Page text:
Posted on May 02 2019
In the curious case of:
United States v. John Does (3:19-mc-00067)
Department Of Justice Press Release Number: 19-447
Western District of North Carolina to authorize the summons at the request of the government of Finland under the tax treaty between Finland and the United States. That treaty allows the two countries to cooperate in exchanging information that is necessary for carrying out each country’s tax laws. The IRS summons seeks the identities of Finnish residents who have payment cards linked to bank accounts located outside of Finland so that the Finnish government can determine if those persons have complied with Finnish tax laws. Finland has advised the IRS that, in circumstances where the payment cards are used only at ATMs or in other transactions where authorization is by PIN code, and the cardholder need not identify himself or herself to the merchant, the cardholders cannot be identified from sources in Finland.
As explained in the DOJ-OPA Release No 19-447:
the request is part of a foreign payment project being conducted by the Finnish Tax Administration (FTA), in which information on the use of payment cards issued by foreign financial institutions is used to identify non‑compliant Finnish taxpayers. Earlier FTA investigations of approximately 120 to 150 Finnish taxpayers who used foreign payment cards in a similar manner have yielded extremely high rates of tax non-compliance, as noted in the United States’ memo in support of the petition, which indicates that it is likely that the John Does sought by the summons are Finnish residents who are failing to report these foreign accounts and associated income.
As noted on Page 2 of the Court Order:
Internal Revenue Service is in receipt of a request from the Government of Finland for information pursuant to Article 26 of the Convention Between the Government of the United States of America and the Government of Finland for the Avoidance of Double Taxation and the Prevention of Fiscal Evasion With Respect to Taxes on Income and Capital, as amended effective December 30, 1990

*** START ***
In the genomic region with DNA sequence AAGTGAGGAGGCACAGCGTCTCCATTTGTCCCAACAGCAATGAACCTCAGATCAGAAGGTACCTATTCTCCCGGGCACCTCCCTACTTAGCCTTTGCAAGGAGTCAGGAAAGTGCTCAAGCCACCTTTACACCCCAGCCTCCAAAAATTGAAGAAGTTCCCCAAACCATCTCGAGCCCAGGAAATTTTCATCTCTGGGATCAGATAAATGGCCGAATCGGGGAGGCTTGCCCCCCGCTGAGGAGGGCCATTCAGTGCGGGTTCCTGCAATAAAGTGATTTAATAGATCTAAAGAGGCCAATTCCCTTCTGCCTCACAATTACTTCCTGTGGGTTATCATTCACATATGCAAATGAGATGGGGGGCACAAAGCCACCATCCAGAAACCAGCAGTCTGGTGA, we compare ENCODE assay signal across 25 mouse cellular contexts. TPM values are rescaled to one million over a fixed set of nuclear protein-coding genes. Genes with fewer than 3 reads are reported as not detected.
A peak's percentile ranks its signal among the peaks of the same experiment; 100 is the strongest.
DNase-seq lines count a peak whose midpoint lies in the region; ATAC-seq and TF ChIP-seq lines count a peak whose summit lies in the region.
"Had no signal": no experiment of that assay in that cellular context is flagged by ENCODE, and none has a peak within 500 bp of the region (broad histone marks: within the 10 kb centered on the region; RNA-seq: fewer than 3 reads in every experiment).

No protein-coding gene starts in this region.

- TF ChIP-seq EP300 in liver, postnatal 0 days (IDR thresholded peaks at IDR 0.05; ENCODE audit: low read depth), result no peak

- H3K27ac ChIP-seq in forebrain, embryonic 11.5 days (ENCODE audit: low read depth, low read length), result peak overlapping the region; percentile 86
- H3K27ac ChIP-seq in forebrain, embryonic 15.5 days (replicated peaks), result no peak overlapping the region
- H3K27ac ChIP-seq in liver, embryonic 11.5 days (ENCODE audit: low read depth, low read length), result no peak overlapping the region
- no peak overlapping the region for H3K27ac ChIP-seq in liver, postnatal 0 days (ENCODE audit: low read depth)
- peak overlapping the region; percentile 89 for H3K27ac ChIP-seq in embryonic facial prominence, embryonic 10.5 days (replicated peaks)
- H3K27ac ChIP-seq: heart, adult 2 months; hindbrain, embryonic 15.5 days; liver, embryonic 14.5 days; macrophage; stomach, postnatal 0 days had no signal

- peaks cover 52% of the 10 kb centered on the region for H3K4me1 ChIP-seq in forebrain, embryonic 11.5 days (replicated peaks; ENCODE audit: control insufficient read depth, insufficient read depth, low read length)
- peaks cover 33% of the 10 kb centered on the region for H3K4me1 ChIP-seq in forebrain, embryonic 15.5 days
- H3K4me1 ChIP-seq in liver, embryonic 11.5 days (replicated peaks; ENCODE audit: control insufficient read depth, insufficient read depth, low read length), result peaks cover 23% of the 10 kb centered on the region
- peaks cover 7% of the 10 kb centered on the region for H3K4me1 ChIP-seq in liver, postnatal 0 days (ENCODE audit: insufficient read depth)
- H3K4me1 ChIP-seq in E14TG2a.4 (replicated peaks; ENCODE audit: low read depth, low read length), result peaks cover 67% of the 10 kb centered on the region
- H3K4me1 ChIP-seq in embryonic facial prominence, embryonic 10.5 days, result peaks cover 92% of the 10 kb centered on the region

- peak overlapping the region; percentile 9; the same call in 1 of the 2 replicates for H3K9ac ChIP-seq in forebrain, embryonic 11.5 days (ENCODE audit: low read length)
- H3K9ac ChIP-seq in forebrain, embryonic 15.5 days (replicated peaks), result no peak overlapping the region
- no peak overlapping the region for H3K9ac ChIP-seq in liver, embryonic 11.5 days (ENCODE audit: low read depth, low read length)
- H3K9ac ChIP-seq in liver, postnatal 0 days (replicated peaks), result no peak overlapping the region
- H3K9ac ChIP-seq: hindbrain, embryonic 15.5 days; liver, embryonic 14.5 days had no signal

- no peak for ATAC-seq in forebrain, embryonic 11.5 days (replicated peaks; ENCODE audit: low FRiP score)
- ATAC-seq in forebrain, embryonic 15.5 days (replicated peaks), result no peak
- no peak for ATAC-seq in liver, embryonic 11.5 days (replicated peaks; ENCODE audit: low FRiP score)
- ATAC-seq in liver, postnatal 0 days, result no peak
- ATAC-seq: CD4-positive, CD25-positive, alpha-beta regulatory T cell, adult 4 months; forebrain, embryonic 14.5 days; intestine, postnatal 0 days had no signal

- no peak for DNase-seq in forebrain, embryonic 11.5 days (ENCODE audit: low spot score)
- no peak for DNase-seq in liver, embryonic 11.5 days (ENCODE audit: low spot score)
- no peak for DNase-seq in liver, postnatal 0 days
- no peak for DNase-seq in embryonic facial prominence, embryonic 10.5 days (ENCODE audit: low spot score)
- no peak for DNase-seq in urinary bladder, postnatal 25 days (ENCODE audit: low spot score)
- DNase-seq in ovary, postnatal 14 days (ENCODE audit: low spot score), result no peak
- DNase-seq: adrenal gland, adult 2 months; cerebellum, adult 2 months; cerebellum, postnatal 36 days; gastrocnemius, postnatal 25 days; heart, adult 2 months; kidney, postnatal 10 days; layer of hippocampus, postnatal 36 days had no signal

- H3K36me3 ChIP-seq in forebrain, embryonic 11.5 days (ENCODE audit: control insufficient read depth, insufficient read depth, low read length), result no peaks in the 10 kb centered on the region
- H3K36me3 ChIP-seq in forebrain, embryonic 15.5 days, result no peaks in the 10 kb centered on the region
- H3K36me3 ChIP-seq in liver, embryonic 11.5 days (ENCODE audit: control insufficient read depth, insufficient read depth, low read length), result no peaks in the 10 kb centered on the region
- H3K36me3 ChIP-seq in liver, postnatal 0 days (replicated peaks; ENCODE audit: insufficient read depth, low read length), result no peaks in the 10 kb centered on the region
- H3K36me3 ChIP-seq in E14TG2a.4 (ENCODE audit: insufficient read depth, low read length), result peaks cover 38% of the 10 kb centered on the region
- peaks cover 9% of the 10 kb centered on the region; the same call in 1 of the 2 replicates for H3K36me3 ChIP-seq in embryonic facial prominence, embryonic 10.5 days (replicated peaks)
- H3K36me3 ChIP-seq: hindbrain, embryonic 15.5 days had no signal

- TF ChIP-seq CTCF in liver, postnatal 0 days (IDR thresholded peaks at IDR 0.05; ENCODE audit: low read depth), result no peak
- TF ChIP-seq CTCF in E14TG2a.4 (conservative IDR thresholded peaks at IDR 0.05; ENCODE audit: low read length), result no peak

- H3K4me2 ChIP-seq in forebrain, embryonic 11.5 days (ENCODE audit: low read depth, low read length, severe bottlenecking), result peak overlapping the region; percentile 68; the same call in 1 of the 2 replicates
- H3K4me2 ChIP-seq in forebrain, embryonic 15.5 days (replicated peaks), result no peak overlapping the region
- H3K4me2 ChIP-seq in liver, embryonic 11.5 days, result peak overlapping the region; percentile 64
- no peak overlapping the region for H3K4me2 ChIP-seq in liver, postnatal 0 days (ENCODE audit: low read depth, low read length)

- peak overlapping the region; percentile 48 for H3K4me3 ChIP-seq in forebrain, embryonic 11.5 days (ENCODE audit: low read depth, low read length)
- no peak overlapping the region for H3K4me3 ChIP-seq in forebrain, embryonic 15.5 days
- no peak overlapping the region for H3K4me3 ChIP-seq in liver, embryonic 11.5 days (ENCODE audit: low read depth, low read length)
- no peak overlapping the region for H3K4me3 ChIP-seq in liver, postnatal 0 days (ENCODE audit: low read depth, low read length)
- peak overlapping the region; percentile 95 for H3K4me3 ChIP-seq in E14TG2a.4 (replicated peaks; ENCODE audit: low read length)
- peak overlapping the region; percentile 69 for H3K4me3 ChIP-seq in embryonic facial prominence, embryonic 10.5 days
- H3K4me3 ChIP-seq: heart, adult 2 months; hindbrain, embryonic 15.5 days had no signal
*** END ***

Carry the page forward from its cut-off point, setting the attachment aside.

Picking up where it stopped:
This IRS link will take you to the Ratified Covention between the United States and Finland, Article 26 is obligations are particularized on pages 24 and 25, respectively, which reads in part:
ARTICLE 26 Exchange of Information
The competent authorities of the Contracting States shall exchange such information as isnecessary for carrying out the provisions of this Convention or of the domestic laws of the ContractingStates concerning taxes covered by the Convention insofar as the taxation thereunder is not contrary tothe Convention. The exchange of information is not restricted by Article 1 (Personal Scope). Any
information received by a Contracting State shall be treated as secret in the same manner as Information
Back to the John Doe(s) Simmons, perhaps I’m over thinking this but as the Court filings indicate these cards were used at ATMs and/or transactions that required a PIN. One would think it would be easy for the Doe(s) to be easily identified by both CCTV and Cameras installed in the actual ATMs. But then again that’s me making an assumption:
As detailed below, of which you can find the culminative totals on page 14 of the Order (previously embedded). The concentration of the ATM transactions occurred from 2013 thru 2014. In all the FTA identified 719 ATM withdrawals, all three cards were used at primarily three locations and had a cumulative total of $323,135.00
JOHN DOE, Finnish taxpayer(s) who, at any time during the period January 1, 2013 through December 31, 2014, held a payment card with the account number ending 0924 issued by Bank of America, N.A., with approximate cumulative transactions of €90,319 (about $102,450 USD).